Floyd Mayweather earns unanimous decision win over Andre Berto in likely final fight

LAS VEGAS -- Perfection.

If this truly was the final fight of pound-for-pound king Floyd Mayweather's career, as he claims it will be, he will go out having put on another brilliant display, notching another easy win and finishing with a perfect record.

Mayweather did as he pleased in a one-sided rout of Andre Berto to retain the welterweight world title before a crowd of 13,395 on Saturday night at the MGM Grand Garden Arena. In doing so, the 38-year-old matched the hallowed 49-0 mark with which heavyweight legend Rocky Marciano retired.

"My career is over. It's official," said Mayweather, who spent 17 years of his 19-year career as a world champion.

All three judges had it wide for Mayweather: 120-108, 118-110, 117-111. ESPN.com had it a 120-108 shutout.

Asked what matching Marciano's record -- the best in boxing history for a fighter who retired as a champion -- meant to him, Mayweather said, "That means it's part of boxing history. Records are made to be broken. Hopefully, we can find the next Floyd Mayweather who can break the record. Right now, I only want to spend time with my family."

In his follow-up fight to his revenue record-shattering victory against Manny Pacquiao on May 2, Mayweather -- who earned another $32 million Saturday night to add to his wealth -- returned to face Berto, a former two-time welterweight titleholder who entered the bout just 3-3 in his past six fights.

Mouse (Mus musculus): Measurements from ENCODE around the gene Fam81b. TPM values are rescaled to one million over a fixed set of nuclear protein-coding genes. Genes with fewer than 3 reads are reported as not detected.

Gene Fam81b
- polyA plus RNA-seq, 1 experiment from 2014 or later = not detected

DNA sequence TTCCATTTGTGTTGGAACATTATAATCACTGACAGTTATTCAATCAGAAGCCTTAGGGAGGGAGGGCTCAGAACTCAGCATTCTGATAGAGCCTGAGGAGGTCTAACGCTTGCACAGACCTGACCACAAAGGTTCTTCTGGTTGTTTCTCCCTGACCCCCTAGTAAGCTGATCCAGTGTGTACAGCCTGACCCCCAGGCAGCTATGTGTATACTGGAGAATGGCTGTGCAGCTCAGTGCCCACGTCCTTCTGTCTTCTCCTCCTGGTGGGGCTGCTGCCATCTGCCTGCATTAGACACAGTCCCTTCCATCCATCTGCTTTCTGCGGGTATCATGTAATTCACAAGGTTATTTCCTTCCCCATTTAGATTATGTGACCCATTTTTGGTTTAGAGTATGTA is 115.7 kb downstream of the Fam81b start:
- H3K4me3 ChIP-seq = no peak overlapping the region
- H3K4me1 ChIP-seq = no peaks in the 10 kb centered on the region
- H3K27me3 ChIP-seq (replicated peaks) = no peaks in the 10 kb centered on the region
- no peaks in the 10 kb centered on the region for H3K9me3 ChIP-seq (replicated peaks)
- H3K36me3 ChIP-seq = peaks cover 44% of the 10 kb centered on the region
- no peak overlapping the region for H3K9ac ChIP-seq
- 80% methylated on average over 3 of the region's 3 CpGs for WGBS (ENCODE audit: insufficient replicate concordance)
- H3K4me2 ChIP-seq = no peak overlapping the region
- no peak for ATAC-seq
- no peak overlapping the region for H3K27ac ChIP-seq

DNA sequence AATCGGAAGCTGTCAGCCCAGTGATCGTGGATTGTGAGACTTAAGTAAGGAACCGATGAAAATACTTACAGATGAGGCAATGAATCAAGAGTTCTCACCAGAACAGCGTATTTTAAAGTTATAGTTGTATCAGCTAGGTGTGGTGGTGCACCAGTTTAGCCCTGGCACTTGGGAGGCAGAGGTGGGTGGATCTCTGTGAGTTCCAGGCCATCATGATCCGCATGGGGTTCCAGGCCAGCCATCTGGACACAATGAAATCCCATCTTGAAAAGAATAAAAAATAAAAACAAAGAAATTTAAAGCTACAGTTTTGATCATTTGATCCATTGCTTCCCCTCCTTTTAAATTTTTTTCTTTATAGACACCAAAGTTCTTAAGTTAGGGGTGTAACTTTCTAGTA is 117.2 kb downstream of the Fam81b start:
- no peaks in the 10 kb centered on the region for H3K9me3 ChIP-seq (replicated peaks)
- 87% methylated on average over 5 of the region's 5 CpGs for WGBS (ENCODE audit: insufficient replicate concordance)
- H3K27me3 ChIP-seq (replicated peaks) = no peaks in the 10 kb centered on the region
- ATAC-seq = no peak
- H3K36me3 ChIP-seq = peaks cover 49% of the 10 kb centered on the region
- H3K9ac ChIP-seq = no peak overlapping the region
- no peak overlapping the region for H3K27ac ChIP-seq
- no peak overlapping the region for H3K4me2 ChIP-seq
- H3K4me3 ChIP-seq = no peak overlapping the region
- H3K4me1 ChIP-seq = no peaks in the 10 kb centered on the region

The matchup had been widely panned as a mismatch. Berto, the critics said, had no prayer to win. As it turned out, he was not remotely competitive, as Mayweather was razor-sharp.

"He's a tough competitor, but experience played a major role tonight," Mayweather said.

If Mayweather's retirement holds -- and virtually everybody is a skeptic except for Mayweather and those on his team -- he will have finished his career by facing his 16th consecutive (and 24th overall) current or former world titleholder and by taking part in his 26th world title.

Mayweather, who won world titles in five weight classes from junior lightweight to junior middleweight, completed a six-fight, 30-month contract with Showtime/CBS that he signed in early 2013. It was a deal that earned him more than $400 million, including a record of approximately $250 million for the fight with Pacquiao.

Even though he remains at the top of his game and can still command big bucks, Mayweather insisted this was, as he said in the buildup to the fight, his "last dance."

"You got to know when to hang it up, and it's time for me to hang it up," Mayweather said. "I'm not going to be doing this when I'm 40 years old.